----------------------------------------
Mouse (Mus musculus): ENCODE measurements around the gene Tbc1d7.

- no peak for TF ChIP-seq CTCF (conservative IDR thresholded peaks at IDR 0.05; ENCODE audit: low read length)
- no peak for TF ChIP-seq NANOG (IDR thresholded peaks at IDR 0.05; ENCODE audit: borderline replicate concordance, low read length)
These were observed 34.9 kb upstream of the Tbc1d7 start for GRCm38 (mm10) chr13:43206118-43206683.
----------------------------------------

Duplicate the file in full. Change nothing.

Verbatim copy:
Mouse (Mus musculus): ENCODE measurements around the gene Tbc1d7.

- no peak for TF ChIP-seq CTCF (conservative IDR thresholded peaks at IDR 0.05; ENCODE audit: low read length)
- no peak for TF ChIP-seq NANOG (IDR thresholded peaks at IDR 0.05; ENCODE audit: borderline replicate concordance, low read length)
These were observed 34.9 kb upstream of the Tbc1d7 start for GRCm38 (mm10) chr13:43206118-43206683.